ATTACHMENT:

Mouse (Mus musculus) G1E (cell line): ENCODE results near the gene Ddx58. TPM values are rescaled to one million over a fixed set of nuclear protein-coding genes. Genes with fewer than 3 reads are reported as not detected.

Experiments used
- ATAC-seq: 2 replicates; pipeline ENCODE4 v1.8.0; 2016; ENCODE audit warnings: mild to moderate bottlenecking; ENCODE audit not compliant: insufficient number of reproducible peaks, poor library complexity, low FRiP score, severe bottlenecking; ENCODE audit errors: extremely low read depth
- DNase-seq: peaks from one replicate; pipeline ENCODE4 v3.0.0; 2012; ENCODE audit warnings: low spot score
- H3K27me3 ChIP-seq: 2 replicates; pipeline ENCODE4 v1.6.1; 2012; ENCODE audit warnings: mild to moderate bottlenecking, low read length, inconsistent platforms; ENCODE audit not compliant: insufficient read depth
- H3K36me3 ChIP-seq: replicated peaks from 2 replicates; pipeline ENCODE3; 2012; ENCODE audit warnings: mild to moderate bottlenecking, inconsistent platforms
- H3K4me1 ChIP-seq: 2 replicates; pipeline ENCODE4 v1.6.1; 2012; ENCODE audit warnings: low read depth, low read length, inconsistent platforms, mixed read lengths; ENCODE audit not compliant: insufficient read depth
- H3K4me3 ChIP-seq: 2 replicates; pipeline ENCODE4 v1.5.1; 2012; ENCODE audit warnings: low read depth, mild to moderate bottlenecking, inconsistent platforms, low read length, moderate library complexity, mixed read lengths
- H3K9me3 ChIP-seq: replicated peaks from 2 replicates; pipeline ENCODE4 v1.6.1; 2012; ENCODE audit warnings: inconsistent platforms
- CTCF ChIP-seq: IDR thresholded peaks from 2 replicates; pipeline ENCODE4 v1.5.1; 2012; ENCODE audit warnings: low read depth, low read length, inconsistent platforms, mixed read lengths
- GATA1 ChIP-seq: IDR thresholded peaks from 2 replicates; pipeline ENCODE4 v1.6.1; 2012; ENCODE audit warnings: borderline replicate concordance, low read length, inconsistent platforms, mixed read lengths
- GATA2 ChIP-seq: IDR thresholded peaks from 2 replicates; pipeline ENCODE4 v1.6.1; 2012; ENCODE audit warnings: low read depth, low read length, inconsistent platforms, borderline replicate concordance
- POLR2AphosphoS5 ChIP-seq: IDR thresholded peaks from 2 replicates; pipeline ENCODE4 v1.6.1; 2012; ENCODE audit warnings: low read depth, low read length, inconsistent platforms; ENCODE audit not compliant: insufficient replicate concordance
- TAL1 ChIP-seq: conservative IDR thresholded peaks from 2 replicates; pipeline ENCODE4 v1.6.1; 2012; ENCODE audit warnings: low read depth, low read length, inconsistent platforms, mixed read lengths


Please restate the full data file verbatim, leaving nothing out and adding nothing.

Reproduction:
Mouse (Mus musculus) G1E (cell line): ENCODE results near the gene Ddx58. TPM values are rescaled to one million over a fixed set of nuclear protein-coding genes. Genes with fewer than 3 reads are reported as not detected.

Experiments used
- ATAC-seq: 2 replicates; pipeline ENCODE4 v1.8.0; 2016; ENCODE audit warnings: mild to moderate bottlenecking; ENCODE audit not compliant: insufficient number of reproducible peaks, poor library complexity, low FRiP score, severe bottlenecking; ENCODE audit errors: extremely low read depth
- DNase-seq: peaks from one replicate; pipeline ENCODE4 v3.0.0; 2012; ENCODE audit warnings: low spot score
- H3K27me3 ChIP-seq: 2 replicates; pipeline ENCODE4 v1.6.1; 2012; ENCODE audit warnings: mild to moderate bottlenecking, low read length, inconsistent platforms; ENCODE audit not compliant: insufficient read depth
- H3K36me3 ChIP-seq: replicated peaks from 2 replicates; pipeline ENCODE3; 2012; ENCODE audit warnings: mild to moderate bottlenecking, inconsistent platforms
- H3K4me1 ChIP-seq: 2 replicates; pipeline ENCODE4 v1.6.1; 2012; ENCODE audit warnings: low read depth, low read length, inconsistent platforms, mixed read lengths; ENCODE audit not compliant: insufficient read depth
- H3K4me3 ChIP-seq: 2 replicates; pipeline ENCODE4 v1.5.1; 2012; ENCODE audit warnings: low read depth, mild to moderate bottlenecking, inconsistent platforms, low read length, moderate library complexity, mixed read lengths
- H3K9me3 ChIP-seq: replicated peaks from 2 replicates; pipeline ENCODE4 v1.6.1; 2012; ENCODE audit warnings: inconsistent platforms
- CTCF ChIP-seq: IDR thresholded peaks from 2 replicates; pipeline ENCODE4 v1.5.1; 2012; ENCODE audit warnings: low read depth, low read length, inconsistent platforms, mixed read lengths
- GATA1 ChIP-seq: IDR thresholded peaks from 2 replicates; pipeline ENCODE4 v1.6.1; 2012; ENCODE audit warnings: borderline replicate concordance, low read length, inconsistent platforms, mixed read lengths
- GATA2 ChIP-seq: IDR thresholded peaks from 2 replicates; pipeline ENCODE4 v1.6.1; 2012; ENCODE audit warnings: low read depth, low read length, inconsistent platforms, borderline replicate concordance
- POLR2AphosphoS5 ChIP-seq: IDR thresholded peaks from 2 replicates; pipeline ENCODE4 v1.6.1; 2012; ENCODE audit warnings: low read depth, low read length, inconsistent platforms; ENCODE audit not compliant: insufficient replicate concordance
- TAL1 ChIP-seq: conservative IDR thresholded peaks from 2 replicates; pipeline ENCODE4 v1.6.1; 2012; ENCODE audit warnings: low read depth, low read length, inconsistent platforms, mixed read lengths